Puerto Ricans are struggling to get fuel to run generators and automobiles and eight Senators had requested that DHS suspend the shipping rules. When the administration rejected their request, McCain stepped in and asked them to reconsider.
The Merchant Marine Act of 1920, also known as the Jones Act, requires that ships carrying goods between U.S. ports, including territories, be carried on ships built, flagged to, crewed by and owned by United States citizens or companies.
The law was suspended in Florida after evacuations and recovery efforts from hurricaneIrma put unprecedented demand on the fuel supply. Florida’s gasoline and diesel shortages came because demand outstripped available supply inside the state. Therefore, suspending the Jones Act so that vessels of any country could carry fuel to the stricken state made sense.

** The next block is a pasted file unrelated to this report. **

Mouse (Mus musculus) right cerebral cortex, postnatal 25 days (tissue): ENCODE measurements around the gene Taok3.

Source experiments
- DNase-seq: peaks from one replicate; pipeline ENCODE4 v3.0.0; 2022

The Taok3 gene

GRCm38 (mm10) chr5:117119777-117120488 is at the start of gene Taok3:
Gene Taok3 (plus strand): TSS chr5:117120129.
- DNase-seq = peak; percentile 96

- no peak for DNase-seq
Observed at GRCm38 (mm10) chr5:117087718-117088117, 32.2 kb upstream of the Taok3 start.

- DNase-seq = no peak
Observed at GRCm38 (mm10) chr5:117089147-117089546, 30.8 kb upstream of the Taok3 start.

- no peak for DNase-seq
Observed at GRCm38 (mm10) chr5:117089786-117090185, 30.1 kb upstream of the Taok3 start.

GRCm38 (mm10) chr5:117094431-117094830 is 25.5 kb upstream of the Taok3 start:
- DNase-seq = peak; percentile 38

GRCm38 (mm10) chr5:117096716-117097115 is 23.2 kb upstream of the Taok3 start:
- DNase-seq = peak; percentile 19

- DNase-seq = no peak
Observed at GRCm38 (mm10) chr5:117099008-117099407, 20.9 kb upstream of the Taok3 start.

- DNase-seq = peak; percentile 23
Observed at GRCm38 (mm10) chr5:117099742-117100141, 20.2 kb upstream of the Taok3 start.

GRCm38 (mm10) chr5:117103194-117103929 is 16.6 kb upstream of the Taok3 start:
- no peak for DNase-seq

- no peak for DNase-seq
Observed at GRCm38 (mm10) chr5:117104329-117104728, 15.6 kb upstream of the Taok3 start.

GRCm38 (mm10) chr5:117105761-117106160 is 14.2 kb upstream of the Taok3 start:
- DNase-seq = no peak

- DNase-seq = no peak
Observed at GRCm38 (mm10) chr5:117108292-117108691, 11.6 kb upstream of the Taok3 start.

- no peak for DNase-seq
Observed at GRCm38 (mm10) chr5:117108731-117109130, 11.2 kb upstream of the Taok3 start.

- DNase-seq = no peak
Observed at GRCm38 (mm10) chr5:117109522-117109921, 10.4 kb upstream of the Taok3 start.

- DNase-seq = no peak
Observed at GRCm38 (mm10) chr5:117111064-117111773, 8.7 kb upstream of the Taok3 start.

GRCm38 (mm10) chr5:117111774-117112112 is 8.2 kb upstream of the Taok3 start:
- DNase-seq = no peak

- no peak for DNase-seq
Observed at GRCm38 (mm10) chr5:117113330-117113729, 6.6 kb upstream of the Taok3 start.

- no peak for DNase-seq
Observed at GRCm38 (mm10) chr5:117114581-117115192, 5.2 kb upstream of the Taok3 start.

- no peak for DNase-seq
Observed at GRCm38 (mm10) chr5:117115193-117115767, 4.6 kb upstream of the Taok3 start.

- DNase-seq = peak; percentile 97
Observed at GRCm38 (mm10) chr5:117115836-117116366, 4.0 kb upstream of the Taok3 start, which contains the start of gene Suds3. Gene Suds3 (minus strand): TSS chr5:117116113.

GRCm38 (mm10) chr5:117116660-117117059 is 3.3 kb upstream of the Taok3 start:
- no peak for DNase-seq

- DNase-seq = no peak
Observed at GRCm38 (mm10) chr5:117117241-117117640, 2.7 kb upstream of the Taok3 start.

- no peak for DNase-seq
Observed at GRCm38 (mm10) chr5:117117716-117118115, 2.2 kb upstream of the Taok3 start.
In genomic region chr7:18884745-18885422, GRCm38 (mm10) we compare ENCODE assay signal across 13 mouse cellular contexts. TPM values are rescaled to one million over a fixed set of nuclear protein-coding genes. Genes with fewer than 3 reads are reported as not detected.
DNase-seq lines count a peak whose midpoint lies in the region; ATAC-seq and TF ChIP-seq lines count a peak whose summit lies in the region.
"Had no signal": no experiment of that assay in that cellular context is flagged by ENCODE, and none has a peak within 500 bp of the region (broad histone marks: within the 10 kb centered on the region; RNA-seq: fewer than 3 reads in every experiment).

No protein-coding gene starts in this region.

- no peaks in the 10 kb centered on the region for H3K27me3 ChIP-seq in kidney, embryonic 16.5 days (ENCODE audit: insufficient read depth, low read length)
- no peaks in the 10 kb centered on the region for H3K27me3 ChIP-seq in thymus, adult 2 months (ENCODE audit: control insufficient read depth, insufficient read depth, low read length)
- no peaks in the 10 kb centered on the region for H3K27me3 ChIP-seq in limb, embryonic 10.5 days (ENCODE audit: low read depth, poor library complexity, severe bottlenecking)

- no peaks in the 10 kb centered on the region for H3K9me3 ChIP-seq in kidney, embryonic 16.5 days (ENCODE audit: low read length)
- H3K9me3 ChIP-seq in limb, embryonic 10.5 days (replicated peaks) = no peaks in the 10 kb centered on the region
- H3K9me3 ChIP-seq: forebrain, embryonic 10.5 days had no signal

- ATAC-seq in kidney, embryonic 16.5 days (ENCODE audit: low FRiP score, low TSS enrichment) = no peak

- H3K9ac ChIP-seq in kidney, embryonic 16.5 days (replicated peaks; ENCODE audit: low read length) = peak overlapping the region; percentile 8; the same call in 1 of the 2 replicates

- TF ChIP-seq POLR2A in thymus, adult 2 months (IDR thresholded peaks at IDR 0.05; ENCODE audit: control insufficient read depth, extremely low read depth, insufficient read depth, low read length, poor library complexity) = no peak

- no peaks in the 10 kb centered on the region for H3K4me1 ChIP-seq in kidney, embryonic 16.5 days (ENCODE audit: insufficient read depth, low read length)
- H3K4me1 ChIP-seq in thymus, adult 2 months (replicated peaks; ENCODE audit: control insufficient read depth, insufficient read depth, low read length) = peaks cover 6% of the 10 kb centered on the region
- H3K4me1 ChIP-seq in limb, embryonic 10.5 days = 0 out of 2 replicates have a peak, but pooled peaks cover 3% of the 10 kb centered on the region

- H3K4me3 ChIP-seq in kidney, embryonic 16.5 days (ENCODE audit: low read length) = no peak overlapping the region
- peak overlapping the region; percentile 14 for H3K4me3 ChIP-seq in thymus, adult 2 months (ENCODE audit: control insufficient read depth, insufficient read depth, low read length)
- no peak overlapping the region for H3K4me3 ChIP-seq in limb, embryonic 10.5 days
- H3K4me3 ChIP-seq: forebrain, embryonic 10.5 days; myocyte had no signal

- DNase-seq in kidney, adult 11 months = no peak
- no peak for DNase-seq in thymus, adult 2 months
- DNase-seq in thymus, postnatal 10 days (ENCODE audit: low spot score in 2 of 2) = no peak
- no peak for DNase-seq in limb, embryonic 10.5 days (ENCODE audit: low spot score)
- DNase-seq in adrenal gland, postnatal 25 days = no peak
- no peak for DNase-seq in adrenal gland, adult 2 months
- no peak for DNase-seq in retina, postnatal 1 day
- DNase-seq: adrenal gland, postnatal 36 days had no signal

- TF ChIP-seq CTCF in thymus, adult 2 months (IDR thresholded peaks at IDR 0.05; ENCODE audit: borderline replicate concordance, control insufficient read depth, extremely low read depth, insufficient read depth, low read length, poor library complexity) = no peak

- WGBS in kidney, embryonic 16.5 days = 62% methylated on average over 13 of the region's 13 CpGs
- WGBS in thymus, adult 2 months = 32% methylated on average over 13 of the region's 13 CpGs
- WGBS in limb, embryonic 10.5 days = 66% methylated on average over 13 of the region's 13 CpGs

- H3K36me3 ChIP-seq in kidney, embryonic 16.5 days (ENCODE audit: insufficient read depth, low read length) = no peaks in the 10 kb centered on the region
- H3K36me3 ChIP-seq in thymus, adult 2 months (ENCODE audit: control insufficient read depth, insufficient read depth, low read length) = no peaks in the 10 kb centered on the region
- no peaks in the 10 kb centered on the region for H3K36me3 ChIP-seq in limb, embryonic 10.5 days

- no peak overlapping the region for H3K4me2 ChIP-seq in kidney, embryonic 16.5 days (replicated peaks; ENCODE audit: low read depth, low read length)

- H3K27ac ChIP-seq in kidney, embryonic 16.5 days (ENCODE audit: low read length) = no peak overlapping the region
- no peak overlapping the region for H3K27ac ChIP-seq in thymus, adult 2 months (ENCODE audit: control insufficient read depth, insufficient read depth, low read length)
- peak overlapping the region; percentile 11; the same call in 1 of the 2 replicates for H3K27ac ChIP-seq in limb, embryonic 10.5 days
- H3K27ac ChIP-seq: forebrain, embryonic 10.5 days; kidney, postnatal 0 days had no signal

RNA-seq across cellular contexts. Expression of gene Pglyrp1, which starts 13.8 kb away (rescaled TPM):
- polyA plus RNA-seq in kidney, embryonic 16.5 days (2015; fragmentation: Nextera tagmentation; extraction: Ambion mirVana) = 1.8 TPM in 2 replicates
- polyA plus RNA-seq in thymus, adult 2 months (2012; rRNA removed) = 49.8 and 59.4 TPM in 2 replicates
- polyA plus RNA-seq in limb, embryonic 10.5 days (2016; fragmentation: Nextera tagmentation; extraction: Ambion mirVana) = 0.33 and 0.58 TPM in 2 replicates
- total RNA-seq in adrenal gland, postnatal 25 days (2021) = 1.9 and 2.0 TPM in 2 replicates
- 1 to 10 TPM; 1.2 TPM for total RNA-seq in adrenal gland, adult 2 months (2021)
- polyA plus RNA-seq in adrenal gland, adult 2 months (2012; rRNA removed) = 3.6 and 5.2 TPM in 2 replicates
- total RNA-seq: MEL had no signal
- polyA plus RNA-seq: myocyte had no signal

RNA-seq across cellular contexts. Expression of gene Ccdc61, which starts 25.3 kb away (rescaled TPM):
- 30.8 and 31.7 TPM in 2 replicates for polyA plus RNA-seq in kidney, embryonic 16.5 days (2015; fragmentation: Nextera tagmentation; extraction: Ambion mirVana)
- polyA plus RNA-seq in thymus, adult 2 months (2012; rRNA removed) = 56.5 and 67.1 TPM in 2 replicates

Puerto Rico’s fuel shortage is not an issue of supply to the island. According to FEMA and the territory’s governor, “there is plenty of fuel in the area.” Instead, according to FEMA, damaged port, road and other infrastructure is making it difficult, and in some areas impossible, to get the fuel to working gas stations. More ships bringing fuel to port won’t alleviate massive distribution issues.
Suspending the Jones Act would do nothing to alleviate availability or prices in hard-hit Puerto Rico. John McCain is wrong – again.